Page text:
Being a six gear car, I expect to engage 6th at 1500rpm or so. But, not this baby. she wants me to upshift at 1200. And then she pulls. Pulls like an electric train. There is no such thing called turbo lag. Its not in her vocabulary. Any gear, and rpm, she pulls, These are not horses. These are the very horses of the 4 horsemen of the apocalypse, and I just cannot wait to floor the pedal, and listen to the muted rumble of hellfire burning within.
But speeding tickets are pretty hellish in Nordic countries, and I stick to 80 on the speedo. I am sure you have red about the Finnish guy called Jussi, who got handed over a $200,000 fine for driving 25mph over the limit. Norwegian speeding fines are not 200,000$ but still pretty steep, running into 10s of thousands of our bimar currency.
Well, in Norway, there are two ways get a speeding ticket.
1. I am too dumb to drive way
Norway has speed cameras, and by law they are require to tell you if there is a camera much before the camera actually comes. So unless you are totally dumb to see that big honking camera ahead sign, you get ticket.
2. I got owned way
Sometimes, there are cops standing with radar guns. Not too common, because being a nation of very few people, there are very few cops. But still there are some. For example, in our entire 500km+ hour journey today, I saw one.
80 on the speed is around 76 on the GPS. And soon my electric train torque mini cooper has become an electric train. There are cars behind me, and there is no way I can pull over on this narrow highway.
Time for another fact about European roads. Expressways are often 2 laned undivided roads, esp in Norway. Sometimes they are curvy mountain roads. But no matter what they are speed limit is 80, unless indicated by speed limit sign to be 90.
Here there are signs too, 80.
So I accelerate to 80 on the speedo.
Still I am a train. Infact there is a SUV about 2 inches from the rear bumper. "Get out of my way, or I will make your almost crying face cry".
I accelerate further, and thankfully, the unbroken line becomes dotted.
And whoosh whoosh whoosh cars overtake me.
I am loving these people. Unlike the Swiss, who drive to 99.99% of precision of speed limit, just like their watches, for Norway speed limit is an indication of the speed you are supposed to have.
So in this 80 zone, traffic is doing 85-90, and I happily follow. Its always good to be at the end of the train.
Soon we are joined by an 18 wheeler big rig behind us, and since now everyone is in the happy zone, the space between cars increases to the recommended 3 second thingy.
Its been only 30 minutes, but I am already familiar with the road system. Yipee, this is going to be one fun road trip!
But very soon I will realize. Norway is, at the same time, one of the easiest, and one the toughest country to drive in the world!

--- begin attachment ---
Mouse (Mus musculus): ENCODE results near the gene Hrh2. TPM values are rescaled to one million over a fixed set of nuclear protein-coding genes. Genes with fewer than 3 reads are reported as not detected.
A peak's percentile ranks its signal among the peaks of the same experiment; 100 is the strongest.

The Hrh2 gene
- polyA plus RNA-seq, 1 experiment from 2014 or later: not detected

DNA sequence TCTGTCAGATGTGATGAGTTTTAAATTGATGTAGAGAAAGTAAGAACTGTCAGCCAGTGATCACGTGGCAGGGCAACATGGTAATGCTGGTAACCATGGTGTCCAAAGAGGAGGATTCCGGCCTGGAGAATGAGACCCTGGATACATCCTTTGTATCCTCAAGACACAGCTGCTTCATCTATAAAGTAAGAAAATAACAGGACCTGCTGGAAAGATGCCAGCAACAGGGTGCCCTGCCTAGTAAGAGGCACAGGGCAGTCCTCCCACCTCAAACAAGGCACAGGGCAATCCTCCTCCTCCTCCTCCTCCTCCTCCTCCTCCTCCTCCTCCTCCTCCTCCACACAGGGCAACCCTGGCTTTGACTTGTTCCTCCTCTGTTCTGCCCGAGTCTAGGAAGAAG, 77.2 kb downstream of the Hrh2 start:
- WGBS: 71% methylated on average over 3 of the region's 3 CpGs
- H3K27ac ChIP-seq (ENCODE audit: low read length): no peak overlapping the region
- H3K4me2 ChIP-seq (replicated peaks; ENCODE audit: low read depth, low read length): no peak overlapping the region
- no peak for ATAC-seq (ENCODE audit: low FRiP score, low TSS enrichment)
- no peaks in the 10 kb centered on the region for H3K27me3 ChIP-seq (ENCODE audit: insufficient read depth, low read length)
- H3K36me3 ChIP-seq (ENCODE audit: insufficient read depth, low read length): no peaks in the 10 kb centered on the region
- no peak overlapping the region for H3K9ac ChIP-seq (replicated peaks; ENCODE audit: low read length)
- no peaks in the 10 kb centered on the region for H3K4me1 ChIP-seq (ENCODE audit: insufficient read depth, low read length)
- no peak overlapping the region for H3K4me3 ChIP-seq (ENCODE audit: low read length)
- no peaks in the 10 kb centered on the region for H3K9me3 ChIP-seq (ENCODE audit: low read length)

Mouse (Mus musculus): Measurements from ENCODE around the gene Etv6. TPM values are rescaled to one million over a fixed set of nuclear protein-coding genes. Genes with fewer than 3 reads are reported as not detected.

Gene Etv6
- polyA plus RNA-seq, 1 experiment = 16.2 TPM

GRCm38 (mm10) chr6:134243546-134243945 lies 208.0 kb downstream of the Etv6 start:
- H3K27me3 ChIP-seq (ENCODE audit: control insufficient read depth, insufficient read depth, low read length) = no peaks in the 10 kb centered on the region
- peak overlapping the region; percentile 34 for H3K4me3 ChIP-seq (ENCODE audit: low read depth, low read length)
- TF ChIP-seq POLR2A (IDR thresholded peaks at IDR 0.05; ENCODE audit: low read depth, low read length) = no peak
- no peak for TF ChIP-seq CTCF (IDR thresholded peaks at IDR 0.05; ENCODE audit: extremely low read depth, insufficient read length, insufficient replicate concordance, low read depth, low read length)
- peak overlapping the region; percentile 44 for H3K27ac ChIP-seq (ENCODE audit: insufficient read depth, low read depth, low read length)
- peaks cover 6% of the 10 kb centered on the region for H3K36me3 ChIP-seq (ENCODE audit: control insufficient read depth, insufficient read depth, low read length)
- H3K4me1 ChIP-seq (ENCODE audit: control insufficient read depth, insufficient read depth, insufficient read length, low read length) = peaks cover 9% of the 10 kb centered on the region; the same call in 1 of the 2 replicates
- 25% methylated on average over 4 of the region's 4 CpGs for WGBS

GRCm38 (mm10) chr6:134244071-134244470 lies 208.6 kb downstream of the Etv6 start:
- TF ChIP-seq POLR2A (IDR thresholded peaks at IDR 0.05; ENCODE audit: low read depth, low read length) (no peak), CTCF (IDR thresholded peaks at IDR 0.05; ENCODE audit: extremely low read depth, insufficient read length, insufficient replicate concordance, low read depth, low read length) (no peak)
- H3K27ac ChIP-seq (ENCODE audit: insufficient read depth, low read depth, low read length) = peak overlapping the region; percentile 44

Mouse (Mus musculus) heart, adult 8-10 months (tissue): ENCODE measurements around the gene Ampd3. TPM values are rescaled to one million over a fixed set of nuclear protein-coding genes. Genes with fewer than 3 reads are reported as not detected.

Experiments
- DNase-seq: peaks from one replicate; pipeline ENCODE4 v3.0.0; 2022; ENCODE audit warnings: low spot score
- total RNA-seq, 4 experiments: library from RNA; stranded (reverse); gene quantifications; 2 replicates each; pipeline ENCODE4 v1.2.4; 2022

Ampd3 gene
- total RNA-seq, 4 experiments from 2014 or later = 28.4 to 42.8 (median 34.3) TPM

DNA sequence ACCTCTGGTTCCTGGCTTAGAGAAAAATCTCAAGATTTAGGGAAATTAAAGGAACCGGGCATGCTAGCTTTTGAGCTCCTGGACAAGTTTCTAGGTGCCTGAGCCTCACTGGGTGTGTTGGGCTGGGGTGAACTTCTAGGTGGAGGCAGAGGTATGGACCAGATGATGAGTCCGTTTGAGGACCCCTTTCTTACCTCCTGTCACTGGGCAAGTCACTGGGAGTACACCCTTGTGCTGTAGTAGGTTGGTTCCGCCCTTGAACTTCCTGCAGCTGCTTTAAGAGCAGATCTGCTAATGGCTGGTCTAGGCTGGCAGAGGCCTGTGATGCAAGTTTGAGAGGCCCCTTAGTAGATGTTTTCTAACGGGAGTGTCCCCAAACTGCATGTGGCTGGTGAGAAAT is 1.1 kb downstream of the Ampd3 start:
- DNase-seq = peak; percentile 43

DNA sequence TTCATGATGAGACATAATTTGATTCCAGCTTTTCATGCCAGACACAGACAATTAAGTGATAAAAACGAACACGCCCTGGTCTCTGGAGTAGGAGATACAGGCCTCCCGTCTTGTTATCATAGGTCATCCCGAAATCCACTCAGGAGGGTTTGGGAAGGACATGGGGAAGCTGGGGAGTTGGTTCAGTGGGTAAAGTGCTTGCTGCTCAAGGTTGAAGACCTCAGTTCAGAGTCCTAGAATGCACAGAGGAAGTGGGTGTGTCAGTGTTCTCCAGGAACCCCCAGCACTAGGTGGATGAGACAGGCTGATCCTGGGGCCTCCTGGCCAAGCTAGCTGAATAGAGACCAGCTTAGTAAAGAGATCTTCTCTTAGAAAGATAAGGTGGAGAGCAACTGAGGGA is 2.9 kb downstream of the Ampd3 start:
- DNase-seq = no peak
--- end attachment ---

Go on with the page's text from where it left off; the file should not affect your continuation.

|31st October 2013, 20:06||#97|
Join Date: Aug 2013
Location: Navi Mumbai
Thanked: 30 Times
Re: Sonata Arctica : Chasing the Aurora
Absolutely brilliant travelogue! Lucid writing, witty description, in-depth insights, all combine to make this a masterpiece in travel writing. I just feel like being there in Norway as I progress reading this. The photographs are, of course, as everyone is saying, simply awesome. Thanks dude, for sharing your joys with us. Just one thing that I would like to know little more is “the people”. A country is ultimately not its mountains, rocks, snows, colorful skies, or nature in general, but its people, according to me. If you don’t mind can we have little more about Norway, about its pretty women, about its dashing men and about its youth, as you had seen them from much closer than most of us would ever see. It need not be your interactions with them, just about them, from a distance, as you had observed them while passing through their beautiful country. And little more photos of the local populace, if you have – maybe in the marketplaces, in the airport, or in the malls. If you don’t mind, please…
Last edited by tsk1979 : 31st October 2013 at 21:50.
|31st October 2013, 21:52||#98|
Re: Sonata Arctica : Chasing the Aurora
I had little interaction with people in Oslo. However, as we progress, I will add more stuff about our interaction with the locals. We did have a lot of interaction once we got out of the city.
As for pictures, sorry, I took none. Scandanavians value privacy very very much, and so I did not go into the portrait shooter mode
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|31st October 2013, 23:48||#99|
Join Date: Mar 2011
Location: hump city
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Re: Day 2 #2: Go West
|1st November 2013, 05:39||#100|
Join Date: Feb 2009
Location: Delhi / Sydney / Montevideo
Thanked: 6 Times
Re: Sonata Arctica : Chasing the Aurora
Absolutely brilliant travelogue!!!! I envy you for visiting so much places.
I would have to say you are master at planning/executing/photographing and narrating your trips. Eagerly waiting for more.
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|1st November 2013, 15:46||#101|
Join Date: Jun 2009
Thanked: 97 Times
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Re: Sonata Arctica : Chasing the Aurora